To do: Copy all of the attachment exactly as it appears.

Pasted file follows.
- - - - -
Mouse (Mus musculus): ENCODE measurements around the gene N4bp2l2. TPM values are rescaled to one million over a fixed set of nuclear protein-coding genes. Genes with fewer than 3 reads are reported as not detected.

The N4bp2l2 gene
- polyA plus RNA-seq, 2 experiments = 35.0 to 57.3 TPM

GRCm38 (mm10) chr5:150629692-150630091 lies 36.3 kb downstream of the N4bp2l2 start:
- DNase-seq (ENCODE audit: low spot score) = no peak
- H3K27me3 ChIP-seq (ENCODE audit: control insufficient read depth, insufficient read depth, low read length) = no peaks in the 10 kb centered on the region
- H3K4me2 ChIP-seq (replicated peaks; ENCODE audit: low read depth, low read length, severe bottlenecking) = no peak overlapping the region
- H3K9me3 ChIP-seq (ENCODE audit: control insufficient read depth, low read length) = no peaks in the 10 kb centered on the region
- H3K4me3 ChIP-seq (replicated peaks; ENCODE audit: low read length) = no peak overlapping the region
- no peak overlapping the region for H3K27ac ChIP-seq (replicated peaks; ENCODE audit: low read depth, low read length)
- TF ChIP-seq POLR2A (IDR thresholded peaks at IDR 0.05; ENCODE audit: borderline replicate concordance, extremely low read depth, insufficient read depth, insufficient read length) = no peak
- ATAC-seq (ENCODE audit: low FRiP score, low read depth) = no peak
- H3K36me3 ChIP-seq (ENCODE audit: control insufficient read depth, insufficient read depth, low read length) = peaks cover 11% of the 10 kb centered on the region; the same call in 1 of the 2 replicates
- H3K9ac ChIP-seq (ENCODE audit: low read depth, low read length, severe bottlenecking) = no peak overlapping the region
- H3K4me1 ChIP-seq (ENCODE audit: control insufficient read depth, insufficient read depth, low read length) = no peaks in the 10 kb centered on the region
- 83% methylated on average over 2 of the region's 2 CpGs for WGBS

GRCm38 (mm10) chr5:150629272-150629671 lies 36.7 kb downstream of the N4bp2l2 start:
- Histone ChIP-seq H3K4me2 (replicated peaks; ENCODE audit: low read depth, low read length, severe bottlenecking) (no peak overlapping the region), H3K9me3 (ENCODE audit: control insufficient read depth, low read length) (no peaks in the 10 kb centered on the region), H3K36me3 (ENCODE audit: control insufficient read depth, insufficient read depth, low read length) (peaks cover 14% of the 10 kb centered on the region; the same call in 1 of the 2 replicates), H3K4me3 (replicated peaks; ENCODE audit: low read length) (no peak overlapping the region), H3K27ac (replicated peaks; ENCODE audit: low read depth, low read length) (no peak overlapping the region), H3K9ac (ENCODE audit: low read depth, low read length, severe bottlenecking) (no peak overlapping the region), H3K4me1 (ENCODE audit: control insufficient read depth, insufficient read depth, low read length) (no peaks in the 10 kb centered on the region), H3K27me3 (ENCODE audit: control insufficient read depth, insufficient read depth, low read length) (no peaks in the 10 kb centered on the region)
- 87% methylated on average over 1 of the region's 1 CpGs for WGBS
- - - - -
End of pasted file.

Mouse (Mus musculus): ENCODE measurements around the gene N4bp2l2. TPM values are rescaled to one million over a fixed set of nuclear protein-coding genes. Genes with fewer than 3 reads are reported as not detected.

The N4bp2l2 gene
- polyA plus RNA-seq, 2 experiments = 35.0 to 57.3 TPM

GRCm38 (mm10) chr5:150629692-150630091 lies 36.3 kb downstream of the N4bp2l2 start:
- DNase-seq (ENCODE audit: low spot score) = no peak
- H3K27me3 ChIP-seq (ENCODE audit: control insufficient read depth, insufficient read depth, low read length) = no peaks in the 10 kb centered on the region
- H3K4me2 ChIP-seq (replicated peaks; ENCODE audit: low read depth, low read length, severe bottlenecking) = no peak overlapping the region
- H3K9me3 ChIP-seq (ENCODE audit: control insufficient read depth, low read length) = no peaks in the 10 kb centered on the region
- H3K4me3 ChIP-seq (replicated peaks; ENCODE audit: low read length) = no peak overlapping the region
- no peak overlapping the region for H3K27ac ChIP-seq (replicated peaks; ENCODE audit: low read depth, low read length)
- TF ChIP-seq POLR2A (IDR thresholded peaks at IDR 0.05; ENCODE audit: borderline replicate concordance, extremely low read depth, insufficient read depth, insufficient read length) = no peak
- ATAC-seq (ENCODE audit: low FRiP score, low read depth) = no peak
- H3K36me3 ChIP-seq (ENCODE audit: control insufficient read depth, insufficient read depth, low read length) = peaks cover 11% of the 10 kb centered on the region; the same call in 1 of the 2 replicates
- H3K9ac ChIP-seq (ENCODE audit: low read depth, low read length, severe bottlenecking) = no peak overlapping the region
- H3K4me1 ChIP-seq (ENCODE audit: control insufficient read depth, insufficient read depth, low read length) = no peaks in the 10 kb centered on the region
- 83% methylated on average over 2 of the region's 2 CpGs for WGBS

GRCm38 (mm10) chr5:150629272-150629671 lies 36.7 kb downstream of the N4bp2l2 start:
- Histone ChIP-seq H3K4me2 (replicated peaks; ENCODE audit: low read depth, low read length, severe bottlenecking) (no peak overlapping the region), H3K9me3 (ENCODE audit: control insufficient read depth, low read length) (no peaks in the 10 kb centered on the region), H3K36me3 (ENCODE audit: control insufficient read depth, insufficient read depth, low read length) (peaks cover 14% of the 10 kb centered on the region; the same call in 1 of the 2 replicates), H3K4me3 (replicated peaks; ENCODE audit: low read length) (no peak overlapping the region), H3K27ac (replicated peaks; ENCODE audit: low read depth, low read length) (no peak overlapping the region), H3K9ac (ENCODE audit: low read depth, low read length, severe bottlenecking) (no peak overlapping the region), H3K4me1 (ENCODE audit: control insufficient read depth, insufficient read depth, low read length) (no peaks in the 10 kb centered on the region), H3K27me3 (ENCODE audit: control insufficient read depth, insufficient read depth, low read length) (no peaks in the 10 kb centered on the region)
- 87% methylated on average over 1 of the region's 1 CpGs for WGBS